before the Compressor, I'm not a big fan of stereo image processing.
I'll use it subtly, if at all, so I don't want a compressor after it
to emphasise the effect. But if you love stereo imaging, you may
want the Compressor after it.
Another issue is which order you prefer for EQ and compression. I
prefer EQ first, because any peaks caused by serious equalisation
are tamed by the compressor. But you could also argue that
compression after EQ 'undoes' some of the EQ's effects, and you
might therefore want to place the EQ after compression. Some of this
depends on how much EQ and compression you use; as always, your ears
are the best judge.
Automating Levels
Something even most digital audio editors won't let you do is automate
levels throughout the file, which you can certainly do in Reason. You can
fade in to the file, fade out, or even change gain in particular passages.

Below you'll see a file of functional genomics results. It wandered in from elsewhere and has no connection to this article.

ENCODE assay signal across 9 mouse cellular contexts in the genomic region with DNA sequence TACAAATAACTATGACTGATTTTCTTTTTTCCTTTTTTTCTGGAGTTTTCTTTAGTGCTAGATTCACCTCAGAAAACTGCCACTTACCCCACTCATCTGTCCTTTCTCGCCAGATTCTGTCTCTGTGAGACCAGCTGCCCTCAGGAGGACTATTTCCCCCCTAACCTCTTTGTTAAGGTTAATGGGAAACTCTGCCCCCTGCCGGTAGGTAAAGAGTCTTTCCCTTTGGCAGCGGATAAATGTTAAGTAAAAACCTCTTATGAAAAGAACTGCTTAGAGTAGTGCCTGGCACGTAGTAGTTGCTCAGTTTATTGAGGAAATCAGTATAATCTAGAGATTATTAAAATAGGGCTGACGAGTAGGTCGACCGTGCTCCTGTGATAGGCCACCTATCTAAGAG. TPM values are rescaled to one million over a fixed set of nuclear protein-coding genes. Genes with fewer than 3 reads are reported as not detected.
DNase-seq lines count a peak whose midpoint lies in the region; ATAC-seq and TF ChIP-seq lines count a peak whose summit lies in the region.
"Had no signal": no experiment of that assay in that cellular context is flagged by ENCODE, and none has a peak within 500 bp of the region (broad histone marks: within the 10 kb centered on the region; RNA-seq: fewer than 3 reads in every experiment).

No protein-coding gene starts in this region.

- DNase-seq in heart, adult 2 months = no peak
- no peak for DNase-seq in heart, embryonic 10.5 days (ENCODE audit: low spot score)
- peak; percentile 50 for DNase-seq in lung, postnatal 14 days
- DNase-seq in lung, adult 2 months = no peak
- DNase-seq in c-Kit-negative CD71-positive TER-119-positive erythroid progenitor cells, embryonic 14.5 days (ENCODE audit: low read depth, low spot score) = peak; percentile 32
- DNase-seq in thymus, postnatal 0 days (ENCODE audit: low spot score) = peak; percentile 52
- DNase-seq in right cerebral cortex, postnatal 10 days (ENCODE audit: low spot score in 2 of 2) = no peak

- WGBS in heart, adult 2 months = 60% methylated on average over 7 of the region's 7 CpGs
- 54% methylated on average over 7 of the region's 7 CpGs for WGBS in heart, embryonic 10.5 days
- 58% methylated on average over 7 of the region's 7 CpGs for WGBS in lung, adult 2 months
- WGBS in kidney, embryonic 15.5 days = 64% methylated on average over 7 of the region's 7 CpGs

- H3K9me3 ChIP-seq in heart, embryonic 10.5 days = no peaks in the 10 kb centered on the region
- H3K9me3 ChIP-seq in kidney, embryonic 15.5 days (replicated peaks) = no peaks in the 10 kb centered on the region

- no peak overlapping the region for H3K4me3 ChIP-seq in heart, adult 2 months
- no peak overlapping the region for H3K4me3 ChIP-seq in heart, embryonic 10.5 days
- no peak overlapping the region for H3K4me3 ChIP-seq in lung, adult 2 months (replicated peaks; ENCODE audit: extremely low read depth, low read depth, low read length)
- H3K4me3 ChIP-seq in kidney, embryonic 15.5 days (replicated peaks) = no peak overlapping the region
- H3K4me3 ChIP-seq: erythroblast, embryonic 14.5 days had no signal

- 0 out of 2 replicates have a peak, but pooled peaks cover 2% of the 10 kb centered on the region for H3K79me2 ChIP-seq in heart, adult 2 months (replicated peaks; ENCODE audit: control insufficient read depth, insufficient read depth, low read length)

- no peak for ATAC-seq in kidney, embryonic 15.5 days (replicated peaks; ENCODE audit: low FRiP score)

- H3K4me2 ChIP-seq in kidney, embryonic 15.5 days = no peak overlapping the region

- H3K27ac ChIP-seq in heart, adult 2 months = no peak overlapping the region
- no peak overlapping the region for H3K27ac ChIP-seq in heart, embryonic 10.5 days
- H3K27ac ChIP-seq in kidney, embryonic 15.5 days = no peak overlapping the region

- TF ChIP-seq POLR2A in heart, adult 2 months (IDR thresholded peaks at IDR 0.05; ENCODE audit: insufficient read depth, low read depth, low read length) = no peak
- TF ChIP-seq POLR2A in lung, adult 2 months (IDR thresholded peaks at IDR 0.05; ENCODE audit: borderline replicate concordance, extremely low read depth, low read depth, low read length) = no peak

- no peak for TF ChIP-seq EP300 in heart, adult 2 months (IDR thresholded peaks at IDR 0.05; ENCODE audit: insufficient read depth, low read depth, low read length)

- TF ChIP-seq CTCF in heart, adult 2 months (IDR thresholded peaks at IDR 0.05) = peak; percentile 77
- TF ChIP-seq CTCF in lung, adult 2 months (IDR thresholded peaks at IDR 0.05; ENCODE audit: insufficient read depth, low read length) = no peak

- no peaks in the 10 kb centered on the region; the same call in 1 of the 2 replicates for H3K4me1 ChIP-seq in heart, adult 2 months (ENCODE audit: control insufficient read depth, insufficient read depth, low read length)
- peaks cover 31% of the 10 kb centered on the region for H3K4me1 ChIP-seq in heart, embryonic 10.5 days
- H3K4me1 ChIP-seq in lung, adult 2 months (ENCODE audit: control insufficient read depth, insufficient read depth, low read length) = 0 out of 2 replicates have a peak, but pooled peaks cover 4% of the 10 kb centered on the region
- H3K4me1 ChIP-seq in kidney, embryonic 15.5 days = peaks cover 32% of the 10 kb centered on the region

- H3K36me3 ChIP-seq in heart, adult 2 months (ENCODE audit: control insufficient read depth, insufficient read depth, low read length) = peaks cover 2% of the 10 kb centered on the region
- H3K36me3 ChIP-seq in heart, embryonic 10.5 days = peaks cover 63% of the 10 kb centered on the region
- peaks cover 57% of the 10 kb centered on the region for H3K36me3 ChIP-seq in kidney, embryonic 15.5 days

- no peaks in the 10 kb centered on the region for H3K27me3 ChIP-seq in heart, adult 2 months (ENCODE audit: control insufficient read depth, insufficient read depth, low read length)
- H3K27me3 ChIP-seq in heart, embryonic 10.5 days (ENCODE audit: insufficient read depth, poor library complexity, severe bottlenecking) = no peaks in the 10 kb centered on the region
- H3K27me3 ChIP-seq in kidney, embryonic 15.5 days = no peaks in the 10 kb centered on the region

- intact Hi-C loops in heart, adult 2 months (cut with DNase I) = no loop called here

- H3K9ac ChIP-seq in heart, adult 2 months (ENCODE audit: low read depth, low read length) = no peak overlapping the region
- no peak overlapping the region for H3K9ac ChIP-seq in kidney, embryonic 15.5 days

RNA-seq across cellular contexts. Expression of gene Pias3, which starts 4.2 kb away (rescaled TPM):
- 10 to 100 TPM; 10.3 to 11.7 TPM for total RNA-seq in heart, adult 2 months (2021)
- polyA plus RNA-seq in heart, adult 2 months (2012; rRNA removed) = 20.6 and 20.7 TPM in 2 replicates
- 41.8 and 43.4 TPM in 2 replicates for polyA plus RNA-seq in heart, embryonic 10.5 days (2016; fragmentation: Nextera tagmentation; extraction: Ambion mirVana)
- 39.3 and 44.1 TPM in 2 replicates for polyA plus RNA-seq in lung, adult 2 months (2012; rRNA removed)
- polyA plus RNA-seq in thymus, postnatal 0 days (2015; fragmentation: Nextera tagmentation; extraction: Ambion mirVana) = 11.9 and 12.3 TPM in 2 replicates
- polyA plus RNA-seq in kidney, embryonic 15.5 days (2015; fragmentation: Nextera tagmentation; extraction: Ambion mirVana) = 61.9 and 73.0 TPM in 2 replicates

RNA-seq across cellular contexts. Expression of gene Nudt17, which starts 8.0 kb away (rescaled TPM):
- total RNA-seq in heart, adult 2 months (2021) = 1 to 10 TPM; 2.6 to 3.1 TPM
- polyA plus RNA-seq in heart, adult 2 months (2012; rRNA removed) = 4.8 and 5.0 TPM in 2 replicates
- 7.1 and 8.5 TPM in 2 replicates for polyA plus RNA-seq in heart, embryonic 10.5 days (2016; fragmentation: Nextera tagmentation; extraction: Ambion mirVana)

As an example, if one section is considerably softer or louder than the
rest of the file, rather than relying on compression to smooth things out,
you can use automation to reduce the level of the over-loud section. To do
this:

Most digital audio editors don't allow for parameter automation, but
Reason does. This screen shows a fade-in that's been added to a
file.
1. Click on the Show Controller Lane button. The controller lane appears.
2. Size the controller lane as desired for easy viewing.
3. Click on the Controllers drop-down menu.
4. Select Master Volume (see screen below).
5. Draw the desired automation curve.
You can use the same basic principle to automate pitch-bend, if you want
to do variable-speed tricks as mentioned earlier.
Yes, Master!
Now that you're done with mastering, don't forget to go File / Export Song
as Audio File. If you've come up with a great mastering setup, shift-click
on all the devices you used, right-click on one and select Combine:
they'll end up in a Combinator patch, at which point you can save your
efforts as a preset.
Published in SOS February 2006Wednesday 23rd August 2006

Jeff242 2007-01-29 00:11

Re: Reason effects in Cubase
 
: Is there anyway to use say the RV7000 on a track in Cubase through rewire, or would it mean running audio into Reason, this being impossible of course, I just need the RV7000 in Cubase, there is no plugin or hardware even that I have come across that is as easy to use and great sounding as this one.

Get the latest version of ASIO4All. It has a way to input audio thru the rebirth input machine